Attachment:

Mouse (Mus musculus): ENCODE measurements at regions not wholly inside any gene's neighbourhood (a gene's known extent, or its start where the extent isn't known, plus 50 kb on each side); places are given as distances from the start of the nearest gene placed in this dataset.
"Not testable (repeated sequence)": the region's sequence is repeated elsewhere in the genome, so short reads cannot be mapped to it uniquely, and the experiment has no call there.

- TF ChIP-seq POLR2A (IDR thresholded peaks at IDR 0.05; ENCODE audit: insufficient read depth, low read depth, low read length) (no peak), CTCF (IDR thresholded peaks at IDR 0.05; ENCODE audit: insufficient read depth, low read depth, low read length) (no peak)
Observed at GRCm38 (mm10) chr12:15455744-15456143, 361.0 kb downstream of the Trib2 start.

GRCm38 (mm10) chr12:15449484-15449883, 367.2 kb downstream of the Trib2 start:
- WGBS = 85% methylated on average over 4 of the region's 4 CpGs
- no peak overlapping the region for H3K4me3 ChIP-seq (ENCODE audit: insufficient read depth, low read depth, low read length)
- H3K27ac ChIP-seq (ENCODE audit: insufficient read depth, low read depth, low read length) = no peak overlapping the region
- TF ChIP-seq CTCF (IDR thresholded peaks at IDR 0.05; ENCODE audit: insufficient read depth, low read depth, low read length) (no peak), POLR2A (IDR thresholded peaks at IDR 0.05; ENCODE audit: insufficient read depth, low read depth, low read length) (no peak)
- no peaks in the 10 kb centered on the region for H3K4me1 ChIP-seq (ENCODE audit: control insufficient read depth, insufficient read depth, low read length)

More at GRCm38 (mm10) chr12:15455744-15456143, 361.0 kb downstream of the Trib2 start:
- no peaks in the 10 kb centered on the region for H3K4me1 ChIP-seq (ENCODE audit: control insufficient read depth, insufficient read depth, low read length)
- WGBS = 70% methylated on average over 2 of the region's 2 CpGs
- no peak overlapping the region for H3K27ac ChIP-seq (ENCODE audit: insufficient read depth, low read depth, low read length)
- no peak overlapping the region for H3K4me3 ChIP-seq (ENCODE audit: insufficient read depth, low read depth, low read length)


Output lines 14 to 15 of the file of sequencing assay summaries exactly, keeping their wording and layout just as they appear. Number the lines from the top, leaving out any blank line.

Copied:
- no peak overlapping the region for H3K27ac ChIP-seq (ENCODE audit: insufficient read depth, low read depth, low read length)
- no peak overlapping the region for H3K4me3 ChIP-seq (ENCODE audit: insufficient read depth, low read depth, low read length)